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A Randy's Donuts location in Inglewood, California.
|Predecessor||Big Donut Drive-In|
|Founder||Russell C. Wendell|
|Headquarters||Inglewood, California United States|
Randy's Donuts is a bakery and landmark building in Inglewood, California, near Los Angeles International Airport, in a style that dates to a period in the early 20th century that saw a proliferation of programmatic architecture throughout Southern California. This style had its heyday from the mid-1920s to the mid-1930s. By the 1950s however, the trend of designing structures in the shape of the product sold there had changed to focus on signs rather than architecture itself. Randy's is represented by a giant doughnut on the roof of an otherwise ordinary drive-in that is a dedicated doughnut bakery. The building was designed by Henry J. Goodwin.
There are actually two different sized doughnuts. Most locations used a 32 1/5 ft (9.8 meters) -diameter version that straddles the building and is aimed at the intersection. In Roadside Giant by Brian and Sarah Butko, the Weintraubs climbed on top of the doughnut with a tape measure and confirmed this for the authors. The Bellflower and Reseda locations, however, feature a small version of the doughnut on a pole out in front the building. This may be 23 feet (7 meters) in diameter, as is widely reported.
The shop's exterior has made numerous television and film appearances, including Arrested Development, Masked Rider, Entourage, The Golden Child, Get Shorty, Crocodile Dundee in Los Angeles, Californication, Earth Girls Are Easy, Iron Man 2, Dope, 2012 and the pilot episode of The Bernie Mac Show, as well as the music video of Randy Newman’s “I Love L.A.”.
Randy's was built in 1953 (and first appears in the 1954 edition phone book) as the second location of the now-defunct Big Donut Drive-In chain by Russell C. Wendell, a doughnut machine salesman. There were 10 locations, built over the course of the 1950s. At least four other Big Donuts survive: they are Kindle's Donuts in unincorporated Westmont (this is the original location, built in 1950), the Donut King II in Gardena (3), Dale's Donuts in Compton (5), and Bellflower Bagels in Bellflower (8). Each features the distinctive giant doughnut constructed of rolled steel bars covered with gunite, a material used in swimming pools. Five Big Donuts have been demolished. They were located in Culver City (4), North Hollywood (6), Inglewood (on Imperial Hwy, 7), Van Nuys (9) and Reseda (10).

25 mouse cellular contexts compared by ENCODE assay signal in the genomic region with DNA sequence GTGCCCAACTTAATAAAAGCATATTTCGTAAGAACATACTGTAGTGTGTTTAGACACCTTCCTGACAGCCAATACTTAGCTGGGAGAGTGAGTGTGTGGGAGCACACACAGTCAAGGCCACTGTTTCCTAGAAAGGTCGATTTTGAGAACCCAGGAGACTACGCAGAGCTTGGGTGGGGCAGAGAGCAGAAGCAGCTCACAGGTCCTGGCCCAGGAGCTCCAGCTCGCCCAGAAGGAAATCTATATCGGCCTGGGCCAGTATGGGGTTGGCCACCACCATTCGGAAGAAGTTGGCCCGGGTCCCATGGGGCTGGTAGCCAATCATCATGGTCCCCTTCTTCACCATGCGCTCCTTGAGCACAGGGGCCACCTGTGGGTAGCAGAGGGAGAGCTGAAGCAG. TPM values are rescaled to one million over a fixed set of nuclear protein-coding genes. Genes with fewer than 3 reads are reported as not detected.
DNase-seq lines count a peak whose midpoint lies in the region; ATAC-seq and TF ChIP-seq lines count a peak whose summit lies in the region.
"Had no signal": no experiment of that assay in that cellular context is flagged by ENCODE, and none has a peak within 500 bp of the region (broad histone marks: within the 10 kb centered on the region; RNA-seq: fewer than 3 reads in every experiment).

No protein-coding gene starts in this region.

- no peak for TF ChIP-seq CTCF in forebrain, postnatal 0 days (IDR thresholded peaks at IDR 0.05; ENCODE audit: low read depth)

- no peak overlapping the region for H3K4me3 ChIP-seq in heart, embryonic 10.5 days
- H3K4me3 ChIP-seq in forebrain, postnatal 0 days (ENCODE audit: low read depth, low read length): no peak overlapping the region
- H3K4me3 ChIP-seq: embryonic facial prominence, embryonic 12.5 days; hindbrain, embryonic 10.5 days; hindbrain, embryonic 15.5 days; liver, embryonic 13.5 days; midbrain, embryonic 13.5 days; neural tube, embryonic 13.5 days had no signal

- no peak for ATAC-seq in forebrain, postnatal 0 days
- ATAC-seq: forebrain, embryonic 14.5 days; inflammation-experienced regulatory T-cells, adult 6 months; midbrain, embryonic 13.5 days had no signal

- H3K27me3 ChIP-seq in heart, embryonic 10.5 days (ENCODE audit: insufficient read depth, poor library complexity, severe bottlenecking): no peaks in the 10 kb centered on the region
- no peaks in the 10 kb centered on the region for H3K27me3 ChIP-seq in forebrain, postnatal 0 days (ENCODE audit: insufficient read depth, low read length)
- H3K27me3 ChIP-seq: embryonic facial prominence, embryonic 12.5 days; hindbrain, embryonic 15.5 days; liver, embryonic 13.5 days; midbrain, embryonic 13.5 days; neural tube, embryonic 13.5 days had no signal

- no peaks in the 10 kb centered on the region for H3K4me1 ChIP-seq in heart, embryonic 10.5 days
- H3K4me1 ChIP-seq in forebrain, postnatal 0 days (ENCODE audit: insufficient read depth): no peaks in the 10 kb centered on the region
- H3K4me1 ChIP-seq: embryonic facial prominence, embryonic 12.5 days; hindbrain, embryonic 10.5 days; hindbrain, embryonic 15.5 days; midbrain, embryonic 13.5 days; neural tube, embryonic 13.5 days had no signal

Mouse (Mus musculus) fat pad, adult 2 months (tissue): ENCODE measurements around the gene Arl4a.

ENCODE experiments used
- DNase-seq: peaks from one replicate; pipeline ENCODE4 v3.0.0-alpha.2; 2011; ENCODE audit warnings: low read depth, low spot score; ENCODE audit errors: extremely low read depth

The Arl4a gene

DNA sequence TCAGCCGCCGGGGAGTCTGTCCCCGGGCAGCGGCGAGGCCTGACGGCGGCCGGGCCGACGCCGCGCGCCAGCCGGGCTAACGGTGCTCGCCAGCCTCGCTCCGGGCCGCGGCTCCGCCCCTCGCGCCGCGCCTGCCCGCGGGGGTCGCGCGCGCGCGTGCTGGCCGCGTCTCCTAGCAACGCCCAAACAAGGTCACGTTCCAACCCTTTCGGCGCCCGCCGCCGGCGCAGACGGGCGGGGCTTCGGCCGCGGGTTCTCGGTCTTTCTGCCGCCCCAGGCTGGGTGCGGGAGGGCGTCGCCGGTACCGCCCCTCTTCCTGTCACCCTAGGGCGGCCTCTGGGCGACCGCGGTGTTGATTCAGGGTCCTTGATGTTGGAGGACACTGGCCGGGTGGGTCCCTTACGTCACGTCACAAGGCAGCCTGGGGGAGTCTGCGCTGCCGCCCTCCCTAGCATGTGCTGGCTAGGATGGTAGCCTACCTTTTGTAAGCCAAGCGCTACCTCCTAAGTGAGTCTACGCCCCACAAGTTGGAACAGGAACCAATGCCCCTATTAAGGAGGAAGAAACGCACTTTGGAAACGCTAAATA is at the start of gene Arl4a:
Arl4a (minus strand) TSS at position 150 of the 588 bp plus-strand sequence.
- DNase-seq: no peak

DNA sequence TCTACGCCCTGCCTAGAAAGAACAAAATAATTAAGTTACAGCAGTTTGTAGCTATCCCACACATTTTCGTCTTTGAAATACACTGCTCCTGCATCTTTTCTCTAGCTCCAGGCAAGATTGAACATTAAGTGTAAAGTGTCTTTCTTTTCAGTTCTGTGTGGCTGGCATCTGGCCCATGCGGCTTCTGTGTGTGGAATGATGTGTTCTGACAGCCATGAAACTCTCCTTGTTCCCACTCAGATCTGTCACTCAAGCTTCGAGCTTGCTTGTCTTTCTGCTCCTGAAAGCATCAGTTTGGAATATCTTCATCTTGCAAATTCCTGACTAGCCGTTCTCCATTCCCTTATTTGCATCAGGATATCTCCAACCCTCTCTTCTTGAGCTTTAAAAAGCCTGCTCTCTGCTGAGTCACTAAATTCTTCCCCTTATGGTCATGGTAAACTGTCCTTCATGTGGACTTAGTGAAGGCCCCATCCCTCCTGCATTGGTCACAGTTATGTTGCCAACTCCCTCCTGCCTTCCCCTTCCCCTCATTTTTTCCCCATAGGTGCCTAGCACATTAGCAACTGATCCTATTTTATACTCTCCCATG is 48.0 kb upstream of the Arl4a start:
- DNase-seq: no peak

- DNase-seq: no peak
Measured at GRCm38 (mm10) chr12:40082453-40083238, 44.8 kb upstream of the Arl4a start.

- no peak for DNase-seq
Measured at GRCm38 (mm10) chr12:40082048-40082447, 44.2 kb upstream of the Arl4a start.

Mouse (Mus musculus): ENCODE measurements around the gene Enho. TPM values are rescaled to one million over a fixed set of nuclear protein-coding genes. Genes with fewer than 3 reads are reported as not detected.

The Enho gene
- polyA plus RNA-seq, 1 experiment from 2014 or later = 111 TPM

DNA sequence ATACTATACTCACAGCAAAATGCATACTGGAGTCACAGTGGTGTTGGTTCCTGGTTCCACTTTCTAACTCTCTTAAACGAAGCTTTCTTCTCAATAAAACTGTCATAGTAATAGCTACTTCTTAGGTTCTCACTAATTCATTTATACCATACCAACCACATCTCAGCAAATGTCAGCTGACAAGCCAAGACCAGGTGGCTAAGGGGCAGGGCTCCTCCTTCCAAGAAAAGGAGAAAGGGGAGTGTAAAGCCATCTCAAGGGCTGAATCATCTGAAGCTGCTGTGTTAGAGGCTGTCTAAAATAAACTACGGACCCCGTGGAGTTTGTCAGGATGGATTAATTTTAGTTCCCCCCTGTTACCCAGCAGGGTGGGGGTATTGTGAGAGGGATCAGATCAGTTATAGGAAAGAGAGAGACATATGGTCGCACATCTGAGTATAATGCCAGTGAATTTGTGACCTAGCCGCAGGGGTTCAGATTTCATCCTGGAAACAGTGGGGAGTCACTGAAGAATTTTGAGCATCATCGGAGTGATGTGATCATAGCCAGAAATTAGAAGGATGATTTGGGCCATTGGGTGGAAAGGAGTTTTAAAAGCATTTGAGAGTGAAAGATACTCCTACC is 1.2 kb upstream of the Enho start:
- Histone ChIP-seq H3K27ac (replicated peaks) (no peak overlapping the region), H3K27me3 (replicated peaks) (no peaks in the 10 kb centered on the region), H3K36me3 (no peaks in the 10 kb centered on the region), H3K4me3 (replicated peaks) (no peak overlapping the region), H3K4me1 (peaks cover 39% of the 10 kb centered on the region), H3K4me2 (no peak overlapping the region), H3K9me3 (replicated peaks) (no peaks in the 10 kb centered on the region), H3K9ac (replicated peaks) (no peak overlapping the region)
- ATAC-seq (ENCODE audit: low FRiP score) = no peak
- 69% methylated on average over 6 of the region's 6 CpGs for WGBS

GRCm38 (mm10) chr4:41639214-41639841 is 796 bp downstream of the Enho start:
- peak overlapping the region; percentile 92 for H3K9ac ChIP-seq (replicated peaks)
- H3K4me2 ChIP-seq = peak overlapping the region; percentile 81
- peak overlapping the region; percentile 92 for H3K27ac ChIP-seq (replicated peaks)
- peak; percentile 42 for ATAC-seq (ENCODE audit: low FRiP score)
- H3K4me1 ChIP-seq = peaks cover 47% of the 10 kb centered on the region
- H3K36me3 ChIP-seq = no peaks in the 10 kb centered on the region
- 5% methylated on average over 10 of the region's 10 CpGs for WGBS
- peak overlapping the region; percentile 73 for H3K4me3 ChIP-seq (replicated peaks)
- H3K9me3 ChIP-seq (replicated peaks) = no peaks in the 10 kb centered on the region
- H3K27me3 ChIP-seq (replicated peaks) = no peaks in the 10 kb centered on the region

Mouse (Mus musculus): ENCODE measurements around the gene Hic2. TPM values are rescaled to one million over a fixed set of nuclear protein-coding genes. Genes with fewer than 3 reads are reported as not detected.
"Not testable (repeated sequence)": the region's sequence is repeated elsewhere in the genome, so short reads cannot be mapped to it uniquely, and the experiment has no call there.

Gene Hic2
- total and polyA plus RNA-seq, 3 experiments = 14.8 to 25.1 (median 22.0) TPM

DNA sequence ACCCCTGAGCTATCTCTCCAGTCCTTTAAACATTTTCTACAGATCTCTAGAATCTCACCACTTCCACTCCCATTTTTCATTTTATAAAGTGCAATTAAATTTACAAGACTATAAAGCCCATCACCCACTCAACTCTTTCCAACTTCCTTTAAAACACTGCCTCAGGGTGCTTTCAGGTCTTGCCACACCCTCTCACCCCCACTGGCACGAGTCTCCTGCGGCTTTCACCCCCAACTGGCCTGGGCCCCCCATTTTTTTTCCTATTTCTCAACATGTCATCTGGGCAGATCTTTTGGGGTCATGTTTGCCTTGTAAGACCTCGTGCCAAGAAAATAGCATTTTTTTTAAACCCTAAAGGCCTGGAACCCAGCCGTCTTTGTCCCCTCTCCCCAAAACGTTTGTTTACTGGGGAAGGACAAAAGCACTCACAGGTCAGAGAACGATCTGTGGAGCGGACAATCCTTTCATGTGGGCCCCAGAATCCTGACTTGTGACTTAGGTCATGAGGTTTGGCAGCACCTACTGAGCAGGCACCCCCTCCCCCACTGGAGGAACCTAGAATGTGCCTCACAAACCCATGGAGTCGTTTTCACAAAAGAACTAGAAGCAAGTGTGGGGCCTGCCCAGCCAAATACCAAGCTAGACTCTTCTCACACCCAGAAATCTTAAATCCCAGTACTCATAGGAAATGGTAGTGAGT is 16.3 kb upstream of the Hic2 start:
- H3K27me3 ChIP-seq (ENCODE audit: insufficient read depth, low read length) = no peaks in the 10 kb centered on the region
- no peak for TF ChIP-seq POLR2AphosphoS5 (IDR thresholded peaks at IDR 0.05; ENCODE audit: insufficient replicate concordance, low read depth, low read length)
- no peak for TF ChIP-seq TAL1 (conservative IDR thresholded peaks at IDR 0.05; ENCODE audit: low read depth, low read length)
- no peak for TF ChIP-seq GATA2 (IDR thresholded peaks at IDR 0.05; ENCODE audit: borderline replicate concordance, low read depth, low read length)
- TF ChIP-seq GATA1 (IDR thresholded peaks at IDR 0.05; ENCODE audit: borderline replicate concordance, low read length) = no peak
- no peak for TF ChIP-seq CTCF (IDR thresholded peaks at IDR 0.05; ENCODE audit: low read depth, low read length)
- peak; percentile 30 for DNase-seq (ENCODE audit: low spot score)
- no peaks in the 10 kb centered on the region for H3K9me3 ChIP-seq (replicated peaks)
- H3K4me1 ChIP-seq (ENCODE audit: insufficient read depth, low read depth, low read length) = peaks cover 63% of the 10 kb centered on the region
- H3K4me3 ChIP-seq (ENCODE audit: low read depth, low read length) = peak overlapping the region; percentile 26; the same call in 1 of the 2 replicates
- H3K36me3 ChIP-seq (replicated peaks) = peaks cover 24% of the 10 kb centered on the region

In the 1970s Wendell sold off the individual stores to concentrate on his Pup 'N' Taco chain (which he sold to Taco Bell in 1984). Robert Eskow purchased the Manchester and Normandie locations in 1976 and named them "Randy's Donuts and Sandwiches" after his son. In 1977 a baker named Gary Kindle purchased the store on Normandie, which is still operating under the name Kindle's Donuts. In 1978, brothers Ron and Larry Weintraub, cousins to the Eskows, purchased the Randy's on Manchester and kept the name. Recently, they decided to retire, and sold the business to Mark Kelegian (reportedly for US$2 million), who is expanding the brand by opening a branch in the Westfield Century City Mall.
Similar to the Big Donut chain is The Donut Hole of La Puente, California, the last of a chain of five stores featuring two 26-foot-diameter (7.9 m) drive-through fiberglass donuts on either side of a small bakery building. A number of Angel Food Donut stores in Long Beach also feature over-sized doughnuts; these appear to have been manufactured out of metal duct work.
The Randy's Donuts sign alongside Space Shuttle Endeavour as it is ferried through the streets of Los Angeles on Friday, October 12, 2012.
Actor and comedian Jimmie Walker with brothers Ron and Larry Weintraub
- "Randy's Donuts (Inglewood, California)". Retrieved 25 April 2018.
- "LA Conservancy, Randy's Donuts". Retrieved 17 April 2015.
- Alexander, Bryan (June 23, 2015). "Randy's Donuts is on sweet Hollywood roll". USA Today. Retrieved October 13, 2016.
- Simmons, Andrew (June 3, 2011). "Top Five Giant Doughnut Sign Sightings". LA Weekly. Retrieved August 23, 2017.
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